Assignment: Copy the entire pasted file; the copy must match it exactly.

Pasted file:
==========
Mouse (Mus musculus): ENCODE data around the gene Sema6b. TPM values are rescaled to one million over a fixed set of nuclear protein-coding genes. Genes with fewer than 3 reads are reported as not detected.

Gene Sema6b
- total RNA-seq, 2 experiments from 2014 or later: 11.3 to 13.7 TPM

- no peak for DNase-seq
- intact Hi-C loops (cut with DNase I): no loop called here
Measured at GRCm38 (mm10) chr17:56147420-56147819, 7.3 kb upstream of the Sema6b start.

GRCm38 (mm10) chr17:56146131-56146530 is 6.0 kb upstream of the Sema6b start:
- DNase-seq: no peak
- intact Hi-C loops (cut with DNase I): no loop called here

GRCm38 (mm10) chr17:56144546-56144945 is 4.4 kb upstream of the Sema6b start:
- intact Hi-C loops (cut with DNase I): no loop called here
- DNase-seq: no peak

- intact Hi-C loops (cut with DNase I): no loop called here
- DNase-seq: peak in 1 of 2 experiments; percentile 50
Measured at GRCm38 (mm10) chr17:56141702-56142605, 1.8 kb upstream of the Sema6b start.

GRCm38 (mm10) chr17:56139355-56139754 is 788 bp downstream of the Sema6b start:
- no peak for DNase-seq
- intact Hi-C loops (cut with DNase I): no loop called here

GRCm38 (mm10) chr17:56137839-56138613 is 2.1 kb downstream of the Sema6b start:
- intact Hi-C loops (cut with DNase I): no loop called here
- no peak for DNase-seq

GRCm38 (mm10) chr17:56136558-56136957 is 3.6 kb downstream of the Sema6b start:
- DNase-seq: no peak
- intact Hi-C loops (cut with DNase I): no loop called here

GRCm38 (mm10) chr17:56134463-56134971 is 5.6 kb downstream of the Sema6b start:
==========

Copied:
Mouse (Mus musculus): ENCODE data around the gene Sema6b. TPM values are rescaled to one million over a fixed set of nuclear protein-coding genes. Genes with fewer than 3 reads are reported as not detected.

Gene Sema6b
- total RNA-seq, 2 experiments from 2014 or later: 11.3 to 13.7 TPM

- no peak for DNase-seq
- intact Hi-C loops (cut with DNase I): no loop called here
Measured at GRCm38 (mm10) chr17:56147420-56147819, 7.3 kb upstream of the Sema6b start.

GRCm38 (mm10) chr17:56146131-56146530 is 6.0 kb upstream of the Sema6b start:
- DNase-seq: no peak
- intact Hi-C loops (cut with DNase I): no loop called here

GRCm38 (mm10) chr17:56144546-56144945 is 4.4 kb upstream of the Sema6b start:
- intact Hi-C loops (cut with DNase I): no loop called here
- DNase-seq: no peak

- intact Hi-C loops (cut with DNase I): no loop called here
- DNase-seq: peak in 1 of 2 experiments; percentile 50
Measured at GRCm38 (mm10) chr17:56141702-56142605, 1.8 kb upstream of the Sema6b start.

GRCm38 (mm10) chr17:56139355-56139754 is 788 bp downstream of the Sema6b start:
- no peak for DNase-seq
- intact Hi-C loops (cut with DNase I): no loop called here

GRCm38 (mm10) chr17:56137839-56138613 is 2.1 kb downstream of the Sema6b start:
- intact Hi-C loops (cut with DNase I): no loop called here
- no peak for DNase-seq

GRCm38 (mm10) chr17:56136558-56136957 is 3.6 kb downstream of the Sema6b start:
- DNase-seq: no peak
- intact Hi-C loops (cut with DNase I): no loop called here

GRCm38 (mm10) chr17:56134463-56134971 is 5.6 kb downstream of the Sema6b start: